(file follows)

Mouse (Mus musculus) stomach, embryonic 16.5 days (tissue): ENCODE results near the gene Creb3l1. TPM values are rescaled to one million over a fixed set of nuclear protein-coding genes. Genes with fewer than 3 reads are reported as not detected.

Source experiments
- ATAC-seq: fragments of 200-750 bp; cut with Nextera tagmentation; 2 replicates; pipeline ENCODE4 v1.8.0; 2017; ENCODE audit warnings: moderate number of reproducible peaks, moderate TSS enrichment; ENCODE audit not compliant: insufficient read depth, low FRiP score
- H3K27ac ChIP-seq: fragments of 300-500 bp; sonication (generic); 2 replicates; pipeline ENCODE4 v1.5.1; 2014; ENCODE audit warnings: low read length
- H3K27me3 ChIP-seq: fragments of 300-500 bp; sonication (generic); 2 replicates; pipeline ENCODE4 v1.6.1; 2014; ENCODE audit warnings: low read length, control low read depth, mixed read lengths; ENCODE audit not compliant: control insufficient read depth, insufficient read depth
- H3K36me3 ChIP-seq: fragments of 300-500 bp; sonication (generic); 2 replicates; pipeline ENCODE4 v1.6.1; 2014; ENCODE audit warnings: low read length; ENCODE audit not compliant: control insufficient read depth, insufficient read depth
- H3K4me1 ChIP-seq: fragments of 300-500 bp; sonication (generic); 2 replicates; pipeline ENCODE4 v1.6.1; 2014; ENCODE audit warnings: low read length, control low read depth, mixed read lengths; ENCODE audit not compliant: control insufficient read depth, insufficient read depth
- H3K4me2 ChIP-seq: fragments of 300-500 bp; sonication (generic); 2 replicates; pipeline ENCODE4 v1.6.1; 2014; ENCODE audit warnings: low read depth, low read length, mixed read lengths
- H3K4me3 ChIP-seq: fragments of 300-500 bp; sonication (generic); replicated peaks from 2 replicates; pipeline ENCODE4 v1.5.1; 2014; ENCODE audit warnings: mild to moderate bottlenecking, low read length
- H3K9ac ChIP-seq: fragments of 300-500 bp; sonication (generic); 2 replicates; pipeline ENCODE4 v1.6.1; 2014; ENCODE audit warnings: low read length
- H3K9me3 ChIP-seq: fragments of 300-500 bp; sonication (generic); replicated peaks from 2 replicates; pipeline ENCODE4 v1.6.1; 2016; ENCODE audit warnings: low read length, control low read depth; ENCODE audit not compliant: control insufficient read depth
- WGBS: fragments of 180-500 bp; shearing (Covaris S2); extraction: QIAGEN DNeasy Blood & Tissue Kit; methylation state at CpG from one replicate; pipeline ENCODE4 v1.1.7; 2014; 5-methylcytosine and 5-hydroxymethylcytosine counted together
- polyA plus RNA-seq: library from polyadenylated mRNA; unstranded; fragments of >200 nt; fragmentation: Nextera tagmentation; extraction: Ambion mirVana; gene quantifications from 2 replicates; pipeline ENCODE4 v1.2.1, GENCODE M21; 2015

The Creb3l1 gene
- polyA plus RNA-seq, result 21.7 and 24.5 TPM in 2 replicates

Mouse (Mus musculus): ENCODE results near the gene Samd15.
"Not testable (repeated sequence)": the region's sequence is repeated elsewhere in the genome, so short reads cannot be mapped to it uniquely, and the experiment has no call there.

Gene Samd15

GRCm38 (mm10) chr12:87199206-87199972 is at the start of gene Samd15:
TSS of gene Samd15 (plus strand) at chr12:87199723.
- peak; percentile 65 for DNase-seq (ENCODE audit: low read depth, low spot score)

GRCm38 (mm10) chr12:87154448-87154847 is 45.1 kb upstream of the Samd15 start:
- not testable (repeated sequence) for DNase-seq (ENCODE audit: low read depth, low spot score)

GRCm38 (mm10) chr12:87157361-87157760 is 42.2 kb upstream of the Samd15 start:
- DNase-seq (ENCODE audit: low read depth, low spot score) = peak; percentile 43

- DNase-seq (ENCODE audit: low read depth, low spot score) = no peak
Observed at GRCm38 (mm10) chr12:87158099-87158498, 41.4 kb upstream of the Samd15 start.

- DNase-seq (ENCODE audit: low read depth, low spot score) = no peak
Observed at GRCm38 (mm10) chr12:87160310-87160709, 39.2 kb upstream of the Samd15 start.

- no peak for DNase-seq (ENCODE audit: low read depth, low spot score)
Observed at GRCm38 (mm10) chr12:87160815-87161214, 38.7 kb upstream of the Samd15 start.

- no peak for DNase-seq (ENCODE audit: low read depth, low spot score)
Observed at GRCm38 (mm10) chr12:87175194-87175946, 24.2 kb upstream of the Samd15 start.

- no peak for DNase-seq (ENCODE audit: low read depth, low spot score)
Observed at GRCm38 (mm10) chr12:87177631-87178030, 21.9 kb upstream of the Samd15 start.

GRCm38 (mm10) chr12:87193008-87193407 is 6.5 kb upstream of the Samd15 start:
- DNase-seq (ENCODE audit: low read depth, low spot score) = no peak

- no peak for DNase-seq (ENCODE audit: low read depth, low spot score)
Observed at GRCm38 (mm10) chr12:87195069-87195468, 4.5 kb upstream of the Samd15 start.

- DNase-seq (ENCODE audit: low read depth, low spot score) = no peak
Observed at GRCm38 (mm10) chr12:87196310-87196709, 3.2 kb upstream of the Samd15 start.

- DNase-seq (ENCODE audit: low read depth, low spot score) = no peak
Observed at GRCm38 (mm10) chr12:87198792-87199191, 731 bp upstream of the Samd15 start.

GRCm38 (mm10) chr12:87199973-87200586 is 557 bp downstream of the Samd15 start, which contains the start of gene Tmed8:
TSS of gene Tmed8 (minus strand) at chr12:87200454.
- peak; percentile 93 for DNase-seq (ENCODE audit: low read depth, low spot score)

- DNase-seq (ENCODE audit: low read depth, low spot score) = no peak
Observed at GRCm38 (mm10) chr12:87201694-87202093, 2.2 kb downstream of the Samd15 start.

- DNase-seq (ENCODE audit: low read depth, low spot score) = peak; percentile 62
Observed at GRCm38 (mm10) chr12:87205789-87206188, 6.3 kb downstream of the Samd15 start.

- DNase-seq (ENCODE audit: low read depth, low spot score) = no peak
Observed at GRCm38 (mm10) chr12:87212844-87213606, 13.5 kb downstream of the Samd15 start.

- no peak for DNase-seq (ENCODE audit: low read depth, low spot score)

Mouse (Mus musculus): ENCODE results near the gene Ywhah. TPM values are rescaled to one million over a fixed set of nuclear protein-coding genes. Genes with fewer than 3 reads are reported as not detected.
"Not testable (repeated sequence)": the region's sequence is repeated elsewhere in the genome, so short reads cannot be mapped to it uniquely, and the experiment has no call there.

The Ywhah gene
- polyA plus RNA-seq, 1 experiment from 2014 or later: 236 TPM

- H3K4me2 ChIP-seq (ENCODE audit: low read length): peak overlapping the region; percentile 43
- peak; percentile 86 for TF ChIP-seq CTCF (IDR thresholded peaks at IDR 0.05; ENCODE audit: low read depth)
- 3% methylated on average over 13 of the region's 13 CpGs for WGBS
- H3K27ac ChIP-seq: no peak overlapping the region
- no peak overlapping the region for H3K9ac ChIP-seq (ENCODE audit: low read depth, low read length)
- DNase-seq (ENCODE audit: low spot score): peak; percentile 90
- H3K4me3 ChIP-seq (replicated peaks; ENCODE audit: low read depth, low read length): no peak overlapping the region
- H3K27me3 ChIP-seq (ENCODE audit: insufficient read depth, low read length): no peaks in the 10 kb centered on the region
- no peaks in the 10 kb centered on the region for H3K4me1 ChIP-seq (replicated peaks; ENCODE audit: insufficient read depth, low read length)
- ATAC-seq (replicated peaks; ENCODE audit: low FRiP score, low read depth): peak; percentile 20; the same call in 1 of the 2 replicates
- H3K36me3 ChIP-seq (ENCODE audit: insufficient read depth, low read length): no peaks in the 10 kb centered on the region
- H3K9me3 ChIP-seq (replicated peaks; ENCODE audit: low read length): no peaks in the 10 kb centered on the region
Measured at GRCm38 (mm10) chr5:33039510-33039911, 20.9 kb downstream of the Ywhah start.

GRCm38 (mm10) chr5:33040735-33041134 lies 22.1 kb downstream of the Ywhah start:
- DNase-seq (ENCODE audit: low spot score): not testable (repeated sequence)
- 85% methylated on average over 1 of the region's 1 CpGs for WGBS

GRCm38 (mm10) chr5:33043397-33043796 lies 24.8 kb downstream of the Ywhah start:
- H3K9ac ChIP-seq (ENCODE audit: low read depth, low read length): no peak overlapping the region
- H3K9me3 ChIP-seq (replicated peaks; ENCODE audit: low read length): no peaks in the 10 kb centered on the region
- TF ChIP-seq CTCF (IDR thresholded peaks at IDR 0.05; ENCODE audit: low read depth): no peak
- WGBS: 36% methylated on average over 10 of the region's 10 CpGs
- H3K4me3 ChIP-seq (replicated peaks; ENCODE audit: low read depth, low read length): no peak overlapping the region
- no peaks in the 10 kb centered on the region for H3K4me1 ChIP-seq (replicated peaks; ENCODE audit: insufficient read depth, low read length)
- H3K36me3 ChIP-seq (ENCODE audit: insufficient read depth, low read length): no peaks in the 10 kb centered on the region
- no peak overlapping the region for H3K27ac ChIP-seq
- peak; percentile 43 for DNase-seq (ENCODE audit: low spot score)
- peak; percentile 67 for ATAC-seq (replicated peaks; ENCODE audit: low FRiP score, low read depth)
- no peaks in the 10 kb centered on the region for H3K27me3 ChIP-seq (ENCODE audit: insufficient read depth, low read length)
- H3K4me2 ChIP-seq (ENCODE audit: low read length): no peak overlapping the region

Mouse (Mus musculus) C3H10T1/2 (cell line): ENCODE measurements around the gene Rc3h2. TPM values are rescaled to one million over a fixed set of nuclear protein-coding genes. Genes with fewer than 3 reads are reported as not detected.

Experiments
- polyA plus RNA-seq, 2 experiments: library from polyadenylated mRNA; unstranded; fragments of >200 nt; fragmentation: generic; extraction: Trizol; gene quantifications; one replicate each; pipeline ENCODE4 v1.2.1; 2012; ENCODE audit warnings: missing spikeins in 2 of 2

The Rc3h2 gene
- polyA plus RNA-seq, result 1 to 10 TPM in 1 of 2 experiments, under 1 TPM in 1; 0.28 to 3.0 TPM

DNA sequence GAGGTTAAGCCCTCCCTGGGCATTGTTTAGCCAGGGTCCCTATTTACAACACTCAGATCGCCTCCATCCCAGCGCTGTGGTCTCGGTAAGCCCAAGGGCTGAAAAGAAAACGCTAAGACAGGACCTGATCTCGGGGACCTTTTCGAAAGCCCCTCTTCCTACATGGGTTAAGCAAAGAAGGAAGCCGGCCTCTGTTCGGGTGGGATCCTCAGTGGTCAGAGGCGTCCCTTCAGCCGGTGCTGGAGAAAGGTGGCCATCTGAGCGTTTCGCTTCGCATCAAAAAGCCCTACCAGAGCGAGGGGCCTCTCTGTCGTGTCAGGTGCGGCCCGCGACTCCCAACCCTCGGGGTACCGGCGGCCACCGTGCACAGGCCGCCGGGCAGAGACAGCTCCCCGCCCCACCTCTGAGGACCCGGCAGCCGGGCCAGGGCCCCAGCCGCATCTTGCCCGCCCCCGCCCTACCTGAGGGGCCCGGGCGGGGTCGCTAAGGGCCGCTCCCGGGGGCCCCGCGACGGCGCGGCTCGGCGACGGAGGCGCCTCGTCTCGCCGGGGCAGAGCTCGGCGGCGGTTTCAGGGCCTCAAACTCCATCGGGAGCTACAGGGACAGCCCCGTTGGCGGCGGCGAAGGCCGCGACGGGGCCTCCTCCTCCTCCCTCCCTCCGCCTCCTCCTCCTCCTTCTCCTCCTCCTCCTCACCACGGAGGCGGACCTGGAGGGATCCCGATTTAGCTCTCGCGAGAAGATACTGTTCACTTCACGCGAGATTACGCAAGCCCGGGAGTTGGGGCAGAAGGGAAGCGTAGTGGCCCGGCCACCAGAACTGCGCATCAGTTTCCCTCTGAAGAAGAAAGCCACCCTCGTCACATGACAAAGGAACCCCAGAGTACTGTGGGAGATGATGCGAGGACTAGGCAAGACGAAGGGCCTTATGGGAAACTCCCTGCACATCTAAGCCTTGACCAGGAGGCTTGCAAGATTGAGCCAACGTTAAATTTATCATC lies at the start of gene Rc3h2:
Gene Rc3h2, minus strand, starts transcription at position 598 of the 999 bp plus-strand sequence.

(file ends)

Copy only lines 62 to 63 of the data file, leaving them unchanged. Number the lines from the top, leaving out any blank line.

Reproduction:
- no peak overlapping the region for H3K9ac ChIP-seq (ENCODE audit: low read depth, low read length)
- DNase-seq (ENCODE audit: low spot score): peak; percentile 90